21. Robert Koch Institute Hospital Infection Surveillance System (KISS), NEO‐KISS: Surveillance Protocol NICU. Berlin: Robert Koch Institute, 2004
22. Voigt M, Schneider K T, Jahrig K. [Analysis of a 1992 birth sample in Germany. 1: New percentile values of the body weight of newborn infants] [In German], Geburtshilfe Frauenheilkd 1996. 56550–558.558 [PubMed]
23. Arnold C C, Kramer M S, Hobbs C A. et al Very low birth weight: a problematic cohort for epidemiologic studies of very small or immature neonates. Am J Epidemiol 1991. 134604–613.613 [PubMed]
24. Society for Neonatology and Pediatric Intensive Care Perinatal care of premature newborns in Germany: perinatal centers, delivery units, and NICUs. Landsberg: Ecomed, 2001
25. Hosmer D, Lemeshow S. Applied logistic regression. New York: John Wiley & Sons, 1989
26. Zeger S L, Liang K Y, Albert P S. Models for longitudinal data: a generalized estimating equation approach. Biometrics 1988. 441049–1060.1060 [PubMed]
27. Localio A R, Berlin J A, Ten Have T R. et al Adjustments for center in multicenter studies: an overview. Ann Intern Med 2001. 135112–123.123 [PubMed]
28. Wei S H, Chiu H H, Hung K C. et al Epidemiologic trends in nosocomial bacteremia in a neonatal intensive care unit. J Microbiol Immunol Infect 2005. 38283–288.288 [PubMed]
29. Bizzarro M J, Raskind C, Baltimore R S. et al Seventy‐five years of neonatal sepsis at Yale: 1928–2003. Pediatrics 2005. 116595–602.602 [PubMed]
30. Makhoul I R, Sujov P, Smolkin T. et al Epidemiological, clinical, and microbiological characteristics of late‐onset sepsis among very low birth weight infants in Israel: a national survey. Pediatrics 2002. 10934–39.39 [PubMed]
31. Stoll B J, Hansen N, Fanaroff A A. et al Late‐onset sepsis in very low birth weight neonates: the experience of the NICHD Neonatal Research Network. Pediatrics 2002. 110285–291.291 [PubMed]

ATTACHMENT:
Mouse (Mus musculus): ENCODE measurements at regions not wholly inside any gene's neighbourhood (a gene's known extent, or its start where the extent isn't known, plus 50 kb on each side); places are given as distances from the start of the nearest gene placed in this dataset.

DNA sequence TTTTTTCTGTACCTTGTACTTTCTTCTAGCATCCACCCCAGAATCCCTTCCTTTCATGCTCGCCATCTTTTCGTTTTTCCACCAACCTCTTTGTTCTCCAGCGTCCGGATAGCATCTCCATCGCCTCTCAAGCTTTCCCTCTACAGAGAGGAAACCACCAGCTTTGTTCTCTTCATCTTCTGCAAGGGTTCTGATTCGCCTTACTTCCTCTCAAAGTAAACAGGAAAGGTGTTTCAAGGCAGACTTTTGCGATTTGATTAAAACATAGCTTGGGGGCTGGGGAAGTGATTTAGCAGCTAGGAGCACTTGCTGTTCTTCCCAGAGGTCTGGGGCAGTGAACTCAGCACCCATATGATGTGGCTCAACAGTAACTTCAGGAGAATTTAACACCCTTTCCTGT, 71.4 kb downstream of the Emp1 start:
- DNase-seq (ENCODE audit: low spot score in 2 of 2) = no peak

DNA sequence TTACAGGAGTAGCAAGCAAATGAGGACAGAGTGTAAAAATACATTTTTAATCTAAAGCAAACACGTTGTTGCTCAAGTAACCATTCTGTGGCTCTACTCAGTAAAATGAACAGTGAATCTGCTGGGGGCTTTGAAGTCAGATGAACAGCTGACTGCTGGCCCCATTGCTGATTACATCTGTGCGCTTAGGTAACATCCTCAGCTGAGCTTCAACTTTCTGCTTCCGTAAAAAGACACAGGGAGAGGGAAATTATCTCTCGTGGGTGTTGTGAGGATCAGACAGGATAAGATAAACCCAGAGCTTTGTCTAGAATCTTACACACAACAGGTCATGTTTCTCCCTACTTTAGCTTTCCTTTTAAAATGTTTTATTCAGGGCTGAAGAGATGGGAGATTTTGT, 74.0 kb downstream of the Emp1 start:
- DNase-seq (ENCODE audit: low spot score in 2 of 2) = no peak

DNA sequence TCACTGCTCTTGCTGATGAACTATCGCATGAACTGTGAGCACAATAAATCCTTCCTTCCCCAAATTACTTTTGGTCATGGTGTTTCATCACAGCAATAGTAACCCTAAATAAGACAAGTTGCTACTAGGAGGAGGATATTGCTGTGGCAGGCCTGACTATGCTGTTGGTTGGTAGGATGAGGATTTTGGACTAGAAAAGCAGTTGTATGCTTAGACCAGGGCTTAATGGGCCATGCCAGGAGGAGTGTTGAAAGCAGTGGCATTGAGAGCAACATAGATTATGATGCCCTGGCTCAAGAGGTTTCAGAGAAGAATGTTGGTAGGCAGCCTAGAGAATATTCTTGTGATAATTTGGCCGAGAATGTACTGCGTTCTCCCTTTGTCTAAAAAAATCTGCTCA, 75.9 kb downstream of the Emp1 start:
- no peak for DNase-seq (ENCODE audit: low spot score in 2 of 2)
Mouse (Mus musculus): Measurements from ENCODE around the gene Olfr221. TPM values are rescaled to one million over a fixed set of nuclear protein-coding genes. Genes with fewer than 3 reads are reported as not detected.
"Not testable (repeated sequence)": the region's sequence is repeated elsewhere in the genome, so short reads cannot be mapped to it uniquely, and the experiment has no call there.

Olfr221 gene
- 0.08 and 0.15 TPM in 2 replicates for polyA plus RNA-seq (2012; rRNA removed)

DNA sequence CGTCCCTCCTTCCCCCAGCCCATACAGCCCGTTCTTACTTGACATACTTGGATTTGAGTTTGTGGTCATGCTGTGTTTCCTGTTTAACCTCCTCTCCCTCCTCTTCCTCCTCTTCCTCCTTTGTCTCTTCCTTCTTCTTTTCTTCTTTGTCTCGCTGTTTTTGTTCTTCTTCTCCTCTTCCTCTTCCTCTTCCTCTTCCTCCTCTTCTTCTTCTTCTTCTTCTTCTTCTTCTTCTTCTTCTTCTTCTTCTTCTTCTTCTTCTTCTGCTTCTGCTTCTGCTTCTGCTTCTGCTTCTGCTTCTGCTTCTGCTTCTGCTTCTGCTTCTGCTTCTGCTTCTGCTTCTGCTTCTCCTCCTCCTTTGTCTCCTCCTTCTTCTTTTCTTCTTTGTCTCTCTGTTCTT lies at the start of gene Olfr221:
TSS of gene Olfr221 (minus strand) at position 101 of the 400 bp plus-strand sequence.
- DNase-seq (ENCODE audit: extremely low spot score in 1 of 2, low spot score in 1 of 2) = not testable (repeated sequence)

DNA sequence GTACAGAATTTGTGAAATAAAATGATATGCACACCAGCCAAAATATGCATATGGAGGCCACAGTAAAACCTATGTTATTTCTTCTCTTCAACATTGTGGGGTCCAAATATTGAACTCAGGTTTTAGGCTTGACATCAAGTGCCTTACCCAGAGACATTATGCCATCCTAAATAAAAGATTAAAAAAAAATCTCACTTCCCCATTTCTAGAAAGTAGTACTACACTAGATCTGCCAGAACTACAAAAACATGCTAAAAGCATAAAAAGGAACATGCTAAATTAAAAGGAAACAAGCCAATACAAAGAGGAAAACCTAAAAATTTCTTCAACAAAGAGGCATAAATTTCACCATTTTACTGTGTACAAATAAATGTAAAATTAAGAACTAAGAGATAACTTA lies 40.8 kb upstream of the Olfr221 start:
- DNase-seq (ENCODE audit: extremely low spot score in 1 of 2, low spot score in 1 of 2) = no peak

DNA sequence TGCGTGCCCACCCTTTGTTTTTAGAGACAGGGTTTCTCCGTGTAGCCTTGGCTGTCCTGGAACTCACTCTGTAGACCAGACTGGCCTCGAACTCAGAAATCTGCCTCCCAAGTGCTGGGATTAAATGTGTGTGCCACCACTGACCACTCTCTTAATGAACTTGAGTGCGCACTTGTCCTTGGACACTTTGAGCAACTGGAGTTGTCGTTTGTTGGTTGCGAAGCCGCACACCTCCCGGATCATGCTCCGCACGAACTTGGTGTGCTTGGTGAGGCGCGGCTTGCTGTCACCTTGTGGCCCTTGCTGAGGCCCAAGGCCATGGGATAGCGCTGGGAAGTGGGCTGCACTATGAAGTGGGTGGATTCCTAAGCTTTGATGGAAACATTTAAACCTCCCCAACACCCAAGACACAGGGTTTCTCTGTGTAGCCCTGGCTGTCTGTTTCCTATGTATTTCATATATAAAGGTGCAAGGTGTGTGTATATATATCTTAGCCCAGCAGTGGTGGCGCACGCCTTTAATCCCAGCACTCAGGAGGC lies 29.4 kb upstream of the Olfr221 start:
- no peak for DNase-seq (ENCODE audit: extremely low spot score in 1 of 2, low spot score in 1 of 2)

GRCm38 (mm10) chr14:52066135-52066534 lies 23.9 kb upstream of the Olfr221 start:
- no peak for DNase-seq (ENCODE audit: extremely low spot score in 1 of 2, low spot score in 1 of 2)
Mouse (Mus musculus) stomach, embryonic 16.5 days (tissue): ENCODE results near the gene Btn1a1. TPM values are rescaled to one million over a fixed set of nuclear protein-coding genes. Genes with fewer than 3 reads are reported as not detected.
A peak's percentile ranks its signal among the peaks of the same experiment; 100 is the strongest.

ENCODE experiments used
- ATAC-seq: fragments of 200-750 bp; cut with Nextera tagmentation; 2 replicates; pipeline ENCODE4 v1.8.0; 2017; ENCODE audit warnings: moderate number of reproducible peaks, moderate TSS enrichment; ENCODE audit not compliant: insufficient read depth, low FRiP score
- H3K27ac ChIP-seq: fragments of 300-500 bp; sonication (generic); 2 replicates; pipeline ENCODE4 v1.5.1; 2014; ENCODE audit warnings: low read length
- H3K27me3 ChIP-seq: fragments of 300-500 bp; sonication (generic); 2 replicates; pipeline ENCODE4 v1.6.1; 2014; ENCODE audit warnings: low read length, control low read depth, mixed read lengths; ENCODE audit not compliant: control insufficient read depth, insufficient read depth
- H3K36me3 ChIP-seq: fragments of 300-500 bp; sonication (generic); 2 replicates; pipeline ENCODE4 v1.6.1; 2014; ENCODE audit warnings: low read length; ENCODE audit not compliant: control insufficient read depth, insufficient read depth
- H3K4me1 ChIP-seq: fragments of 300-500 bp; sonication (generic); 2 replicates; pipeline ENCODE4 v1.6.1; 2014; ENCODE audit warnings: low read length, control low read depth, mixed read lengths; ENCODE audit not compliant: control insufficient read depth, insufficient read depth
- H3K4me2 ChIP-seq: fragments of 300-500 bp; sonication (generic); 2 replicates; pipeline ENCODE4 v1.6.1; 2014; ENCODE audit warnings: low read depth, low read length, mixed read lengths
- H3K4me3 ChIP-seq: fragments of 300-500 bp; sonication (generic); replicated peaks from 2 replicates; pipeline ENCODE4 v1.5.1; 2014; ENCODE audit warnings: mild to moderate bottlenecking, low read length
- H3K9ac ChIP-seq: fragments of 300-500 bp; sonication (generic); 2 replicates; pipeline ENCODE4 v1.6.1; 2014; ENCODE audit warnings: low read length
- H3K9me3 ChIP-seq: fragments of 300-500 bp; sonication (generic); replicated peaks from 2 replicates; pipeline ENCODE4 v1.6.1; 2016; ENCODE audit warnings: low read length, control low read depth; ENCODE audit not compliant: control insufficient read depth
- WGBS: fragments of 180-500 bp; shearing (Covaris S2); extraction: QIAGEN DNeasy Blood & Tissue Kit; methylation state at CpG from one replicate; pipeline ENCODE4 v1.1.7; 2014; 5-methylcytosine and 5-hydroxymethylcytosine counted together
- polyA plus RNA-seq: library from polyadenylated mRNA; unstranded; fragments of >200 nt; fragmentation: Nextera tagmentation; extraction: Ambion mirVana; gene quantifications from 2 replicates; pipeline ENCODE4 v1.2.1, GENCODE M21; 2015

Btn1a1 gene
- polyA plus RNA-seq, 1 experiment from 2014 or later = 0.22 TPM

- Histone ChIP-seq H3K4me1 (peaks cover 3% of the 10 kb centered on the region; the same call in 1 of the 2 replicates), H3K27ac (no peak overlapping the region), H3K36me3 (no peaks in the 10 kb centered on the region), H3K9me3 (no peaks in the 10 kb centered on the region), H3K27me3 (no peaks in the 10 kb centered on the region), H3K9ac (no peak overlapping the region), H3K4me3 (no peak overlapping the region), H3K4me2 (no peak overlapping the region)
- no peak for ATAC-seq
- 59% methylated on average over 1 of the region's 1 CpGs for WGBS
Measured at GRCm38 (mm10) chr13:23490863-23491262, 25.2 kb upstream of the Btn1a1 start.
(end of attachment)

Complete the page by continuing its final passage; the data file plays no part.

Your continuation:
32. Hensey O J, Hart C A, Cooke R W. Serious infection in a neonatal intensive care unit: a two‐year survey. J Hyg (Lond) 1985. 95289–297.297 [PMC free article] [PubMed]
33. Hentschel J, de Veer I, Gastmeier P. et al Neonatal nosocomial infection surveillance: incidences by site and a cluster of necrotizing enterocolitis. Infection 1999. 27234–238.238 [PubMed]
34. Chandra R K. Interactions between early nutrition and the immune system. In: Ciba Foundation. The childhood environment and adult disease. Chichester: John Wiley & Sons, 1991. 77–92.92
35. Haas J P, Mendonca E A, Ross B. et al Use of computerized surveillance to detect nosocomial pneumonia in neonatal intensive care unit patients. Am J Infect Control 2005. 33439–443.443 [PubMed]
36. Cordero L, Ayers L W, Miller R R. et al Surveillance of ventilator‐associated pneumonia in very‐low‐birth‐weight infants. Am J Infect Control 2002. 3032–39.39 [PubMed]
37. Neu J, Weiss M D. Necrotizing enterocolitis: pathophysiology and prevention. JPEN J Parenter Enteral Nutr 1999. 23S13–S17.S17 [PubMed]
38. Horton K K. Pathophysiology and current management of necrotizing enterocolitis. Neonatal Netw 2005. 2437–46.46 [PubMed]
39. Peter C S, Feuerhahn M, Bohnhorst B. et al Necrotising enterocolitis: is there a relationship to specific pathogens? Eur J Pediatr 1999. 15867–70.70 [PubMed]
40. Yost C C. Neonatal necrotizing enterocolitis: diagnosis, management, and pathogenesis. J Infus Nurs 2005. 28130–134.134 [PubMed]
41. Aucott S W, Donohue P K, Northington F J. Increased morbidity in severe early intrauterine growth restriction. J Perinatol 2004. 24435–440.440 [PubMed]
42. Xanthou M. Immunologic deficiencies in small‐for‐dates neonates. Acta Paediatr Scand Suppl 1985. 319143–149.149 [PubMed]
43. Ferguson A C. Prolonged impairment of cellular immunity in children with intrauterine growth retardation. J Pediatr 1978. 9352–56.56 [PubMed]
44. Carrieri M P, Stolfi I, Moro M L. Intercenter variability and time of onset: two crucial issues in the analysis of risk factors for nosocomial sepsis. Pediatr Infect Dis J 2003. 22599–609.609 [PubMed]

Articles from Archives of Disease in Childhood. Fetal and Neonatal Edition are provided here courtesy of BMJ Publishing Group